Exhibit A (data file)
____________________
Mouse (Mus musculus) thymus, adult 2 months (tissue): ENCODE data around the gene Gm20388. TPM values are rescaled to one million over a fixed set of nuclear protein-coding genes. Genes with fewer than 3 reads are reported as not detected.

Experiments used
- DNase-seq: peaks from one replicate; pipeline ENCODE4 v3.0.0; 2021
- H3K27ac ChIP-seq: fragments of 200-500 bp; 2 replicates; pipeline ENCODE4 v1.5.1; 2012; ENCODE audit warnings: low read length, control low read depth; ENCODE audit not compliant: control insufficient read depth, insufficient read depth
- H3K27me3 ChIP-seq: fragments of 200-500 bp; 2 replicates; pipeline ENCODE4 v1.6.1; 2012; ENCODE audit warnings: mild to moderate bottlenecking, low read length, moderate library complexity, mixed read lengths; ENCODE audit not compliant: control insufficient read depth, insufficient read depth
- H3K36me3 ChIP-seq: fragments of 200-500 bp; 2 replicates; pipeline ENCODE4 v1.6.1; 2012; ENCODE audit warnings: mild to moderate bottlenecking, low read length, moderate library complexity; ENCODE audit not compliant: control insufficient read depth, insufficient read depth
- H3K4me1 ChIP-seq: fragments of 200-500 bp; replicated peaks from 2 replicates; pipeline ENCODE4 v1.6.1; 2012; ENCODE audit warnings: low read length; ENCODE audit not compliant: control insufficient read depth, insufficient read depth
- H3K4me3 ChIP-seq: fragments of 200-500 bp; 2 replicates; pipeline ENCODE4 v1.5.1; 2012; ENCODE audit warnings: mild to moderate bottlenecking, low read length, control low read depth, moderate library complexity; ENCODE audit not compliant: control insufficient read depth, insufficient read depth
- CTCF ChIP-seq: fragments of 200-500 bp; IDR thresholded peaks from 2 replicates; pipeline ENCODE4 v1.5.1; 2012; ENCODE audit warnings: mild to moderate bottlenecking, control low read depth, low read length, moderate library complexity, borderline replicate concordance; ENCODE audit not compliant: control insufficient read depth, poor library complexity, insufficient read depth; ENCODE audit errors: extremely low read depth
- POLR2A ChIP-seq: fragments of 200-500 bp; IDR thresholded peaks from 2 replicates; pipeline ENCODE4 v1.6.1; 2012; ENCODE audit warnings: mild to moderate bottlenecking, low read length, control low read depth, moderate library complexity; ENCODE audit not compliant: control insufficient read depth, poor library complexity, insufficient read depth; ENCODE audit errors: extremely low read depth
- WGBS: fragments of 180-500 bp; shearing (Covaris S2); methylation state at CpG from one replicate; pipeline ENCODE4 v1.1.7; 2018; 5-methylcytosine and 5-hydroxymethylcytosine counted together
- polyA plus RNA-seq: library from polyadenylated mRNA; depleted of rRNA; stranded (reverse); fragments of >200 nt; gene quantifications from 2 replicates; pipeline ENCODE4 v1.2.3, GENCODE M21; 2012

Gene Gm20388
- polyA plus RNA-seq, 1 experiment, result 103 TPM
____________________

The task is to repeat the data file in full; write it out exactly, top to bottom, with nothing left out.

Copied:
Mouse (Mus musculus) thymus, adult 2 months (tissue): ENCODE data around the gene Gm20388. TPM values are rescaled to one million over a fixed set of nuclear protein-coding genes. Genes with fewer than 3 reads are reported as not detected.

Experiments used
- DNase-seq: peaks from one replicate; pipeline ENCODE4 v3.0.0; 2021
- H3K27ac ChIP-seq: fragments of 200-500 bp; 2 replicates; pipeline ENCODE4 v1.5.1; 2012; ENCODE audit warnings: low read length, control low read depth; ENCODE audit not compliant: control insufficient read depth, insufficient read depth
- H3K27me3 ChIP-seq: fragments of 200-500 bp; 2 replicates; pipeline ENCODE4 v1.6.1; 2012; ENCODE audit warnings: mild to moderate bottlenecking, low read length, moderate library complexity, mixed read lengths; ENCODE audit not compliant: control insufficient read depth, insufficient read depth
- H3K36me3 ChIP-seq: fragments of 200-500 bp; 2 replicates; pipeline ENCODE4 v1.6.1; 2012; ENCODE audit warnings: mild to moderate bottlenecking, low read length, moderate library complexity; ENCODE audit not compliant: control insufficient read depth, insufficient read depth
- H3K4me1 ChIP-seq: fragments of 200-500 bp; replicated peaks from 2 replicates; pipeline ENCODE4 v1.6.1; 2012; ENCODE audit warnings: low read length; ENCODE audit not compliant: control insufficient read depth, insufficient read depth
- H3K4me3 ChIP-seq: fragments of 200-500 bp; 2 replicates; pipeline ENCODE4 v1.5.1; 2012; ENCODE audit warnings: mild to moderate bottlenecking, low read length, control low read depth, moderate library complexity; ENCODE audit not compliant: control insufficient read depth, insufficient read depth
- CTCF ChIP-seq: fragments of 200-500 bp; IDR thresholded peaks from 2 replicates; pipeline ENCODE4 v1.5.1; 2012; ENCODE audit warnings: mild to moderate bottlenecking, control low read depth, low read length, moderate library complexity, borderline replicate concordance; ENCODE audit not compliant: control insufficient read depth, poor library complexity, insufficient read depth; ENCODE audit errors: extremely low read depth
- POLR2A ChIP-seq: fragments of 200-500 bp; IDR thresholded peaks from 2 replicates; pipeline ENCODE4 v1.6.1; 2012; ENCODE audit warnings: mild to moderate bottlenecking, low read length, control low read depth, moderate library complexity; ENCODE audit not compliant: control insufficient read depth, poor library complexity, insufficient read depth; ENCODE audit errors: extremely low read depth
- WGBS: fragments of 180-500 bp; shearing (Covaris S2); methylation state at CpG from one replicate; pipeline ENCODE4 v1.1.7; 2018; 5-methylcytosine and 5-hydroxymethylcytosine counted together
- polyA plus RNA-seq: library from polyadenylated mRNA; depleted of rRNA; stranded (reverse); fragments of >200 nt; gene quantifications from 2 replicates; pipeline ENCODE4 v1.2.3, GENCODE M21; 2012

Gene Gm20388
- polyA plus RNA-seq, 1 experiment, result 103 TPM